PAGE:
HomeDigital MinistryWebsites4 Things You're Doing Wrong With Your Church Website

4 Things You’re Doing Wrong With Your Church Website


Your church website is very important. For many people, it is the front door to your church, the first impression that they get. Likely your website is also a resource to your members, a place to keep everyone up-to-date and promote events and such.

If you are in charge of your church’s website then you’ve got a lot on your plate. I’m sure the last thing you want is someone telling you what you’re doing wrong. Well, that’s exactly what I’m going to do. However, my hope is that these suggestions will not add more work to your already busy schedule. Instead, my goal is to give you some focus and help improve your effectiveness.

Here are four things your church might be doing wrong with its church website:

1. You’re Not Telling Stories

When creating content, churches have a tendency to focus on the things, that is, the features if you will. We do this all the time with church announcements and events: “This thing is happening at such and such time in this location. We’ll be doing this and that and YOU SHOULD COME!” We do a great job presenting the when and where, but we often neglect the why.

If your website is full of “when” and “where” information only, you are missing a great opportunity to share your church’s story with the “why” behind the information. Also, don’t just focus on telling the church’s story, be sure to include stories from those in the congregation. This will help visitors make an emotional connection with the message your church is delivering.

2. You Don’t Have a Target Audience

When you create content for your church website, make sure that you have an audience in mind. Defining a target audience for your church website can be very difficult since some of our content is directed to members while some is directed to visitors.

My recommendation is to make a clear definition between the content you write for the church members and the content you write for visitors. Both can exist on the same site, you just need to have a clear content strategy that helps you to make the distinction.

When you define your target audience for your content, get as detailed as you can. Create a few different character profiles that you can write to. Answer questions like: What is their family like? How much money do they make? What are their goals and aspirations? What are they hoping to get from the church’s website? Etc.

Answer these questions with information from real people in your congregation. Then, write to these character profiles and that will help your content to connect with your audience.

3. You’re Not Tracking Visitor Behavior

If you are not already tracking visitor analytics, this is something you should setup right away and it’s pretty easy. If you have not already done so, create a Google Analytics account for your church. If you are using a CMS like WordPress you can install a plugin to connect to your new Google Analytics (I recommend Monster Insights for WordPress).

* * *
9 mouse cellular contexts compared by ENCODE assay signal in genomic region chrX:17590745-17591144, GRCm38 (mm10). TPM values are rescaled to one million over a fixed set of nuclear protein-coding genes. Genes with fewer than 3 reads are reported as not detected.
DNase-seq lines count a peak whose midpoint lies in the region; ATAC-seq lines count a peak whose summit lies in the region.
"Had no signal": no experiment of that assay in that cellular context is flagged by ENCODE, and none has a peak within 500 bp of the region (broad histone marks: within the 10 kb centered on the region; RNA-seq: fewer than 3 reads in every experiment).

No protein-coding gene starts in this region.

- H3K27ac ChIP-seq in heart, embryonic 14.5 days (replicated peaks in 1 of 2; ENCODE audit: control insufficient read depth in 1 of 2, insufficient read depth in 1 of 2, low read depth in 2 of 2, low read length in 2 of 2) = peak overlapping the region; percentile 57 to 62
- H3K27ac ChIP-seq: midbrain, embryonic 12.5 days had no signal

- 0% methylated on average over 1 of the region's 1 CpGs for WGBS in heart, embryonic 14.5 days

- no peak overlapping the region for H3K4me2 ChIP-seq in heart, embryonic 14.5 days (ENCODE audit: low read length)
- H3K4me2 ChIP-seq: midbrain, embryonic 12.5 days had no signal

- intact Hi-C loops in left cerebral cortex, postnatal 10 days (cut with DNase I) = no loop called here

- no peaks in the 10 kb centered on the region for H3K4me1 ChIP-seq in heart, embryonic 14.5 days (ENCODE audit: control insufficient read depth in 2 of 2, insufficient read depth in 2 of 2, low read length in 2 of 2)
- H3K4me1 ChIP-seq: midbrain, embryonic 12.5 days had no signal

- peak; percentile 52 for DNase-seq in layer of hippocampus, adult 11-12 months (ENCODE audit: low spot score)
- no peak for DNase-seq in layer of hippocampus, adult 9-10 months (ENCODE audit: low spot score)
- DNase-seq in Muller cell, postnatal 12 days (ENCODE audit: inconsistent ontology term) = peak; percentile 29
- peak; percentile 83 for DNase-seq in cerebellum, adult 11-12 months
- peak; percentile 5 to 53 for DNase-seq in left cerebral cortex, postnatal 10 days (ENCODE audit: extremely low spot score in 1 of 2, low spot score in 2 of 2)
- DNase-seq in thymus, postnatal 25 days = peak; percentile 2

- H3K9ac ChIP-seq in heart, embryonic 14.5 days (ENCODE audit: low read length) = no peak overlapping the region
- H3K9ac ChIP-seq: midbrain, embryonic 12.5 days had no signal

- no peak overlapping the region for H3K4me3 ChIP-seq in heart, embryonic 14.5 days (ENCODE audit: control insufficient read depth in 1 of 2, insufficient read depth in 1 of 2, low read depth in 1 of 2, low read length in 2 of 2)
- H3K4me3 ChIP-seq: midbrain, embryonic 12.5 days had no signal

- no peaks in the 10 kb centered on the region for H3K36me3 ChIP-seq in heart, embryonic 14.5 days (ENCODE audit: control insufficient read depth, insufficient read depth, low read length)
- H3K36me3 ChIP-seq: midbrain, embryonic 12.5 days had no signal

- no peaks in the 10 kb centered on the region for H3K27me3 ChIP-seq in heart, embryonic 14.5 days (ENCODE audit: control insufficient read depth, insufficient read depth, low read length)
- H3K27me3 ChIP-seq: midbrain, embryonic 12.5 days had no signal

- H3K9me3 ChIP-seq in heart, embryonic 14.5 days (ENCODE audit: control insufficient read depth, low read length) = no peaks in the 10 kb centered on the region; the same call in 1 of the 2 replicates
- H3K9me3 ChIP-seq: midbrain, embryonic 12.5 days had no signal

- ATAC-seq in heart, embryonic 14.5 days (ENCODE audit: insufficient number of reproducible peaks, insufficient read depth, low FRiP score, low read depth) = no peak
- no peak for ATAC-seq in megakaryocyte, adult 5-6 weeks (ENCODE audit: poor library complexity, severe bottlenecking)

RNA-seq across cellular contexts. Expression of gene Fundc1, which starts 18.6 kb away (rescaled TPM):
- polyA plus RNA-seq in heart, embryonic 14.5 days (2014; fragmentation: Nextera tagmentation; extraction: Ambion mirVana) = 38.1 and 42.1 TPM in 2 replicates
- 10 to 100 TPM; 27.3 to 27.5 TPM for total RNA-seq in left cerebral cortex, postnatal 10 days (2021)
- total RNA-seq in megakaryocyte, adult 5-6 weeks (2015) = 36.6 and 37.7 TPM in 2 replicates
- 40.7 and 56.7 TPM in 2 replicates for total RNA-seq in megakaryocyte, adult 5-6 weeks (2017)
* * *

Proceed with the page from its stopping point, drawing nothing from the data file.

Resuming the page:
Once your Google Analytics account is set up it, will begin tracking website visitor data. From this, you can gain insight into how users are interacting with the site. Review this data regularly to see what pages on your site are most popular and how people are engaging with your site. This will help you to know where to focus your efforts.

4. You’re Not Being Consistent

Consistency is super important for content creators! If you update and add content to your website in spurts, you could be hurting the site’s credibility. Consistency and routine help build trust in your audience.

I would recommend coming up with a regular schedule for adding content to your website so that your audience will know what to expect. This might mean cutting down on the number things that you post online. It is better to post shorter or fewer articles on a consistent basis than to post large updates infrequently.

If you have found any of this helpful or have further advice from how you’ve increased the effectiveness of your church website, please leave a comment below.

Tanner Moushey
Tanner Mousheyhttps://missionlab.dev
Specializing in custom solutions, Tanner's work has pushed WordPress to its limits. He's even helped pioneer its future as a core contributor to WordPress’ source code and popular tools like Restrict Content Pro and BuddyPress. Tanner is the CEO at Mission Lab where he leads a team building church products like Study Church and serving mission driven organizations.


  1. Tanner,

    Great post and points! Specifically, I like point number one and I have the most fun consulting churches on that very point. There is so much a church can accomplish by telling their story well to a potential first-time guest. Presenting a clear identity, compelling brand, and using candid photography is really critical to do so. When carried out well, I have seen that to be a huge difference maker for a church to actually convert someone into a first-time guest.

  2. Tanner, these are all very good points. Often times, I talk with churches that want a website because they are “supposed to have a website” but they don’t have a plan or put intentionality behind it. When implemented properly, these four areas can turn an “existing” church website into a thriving church website.


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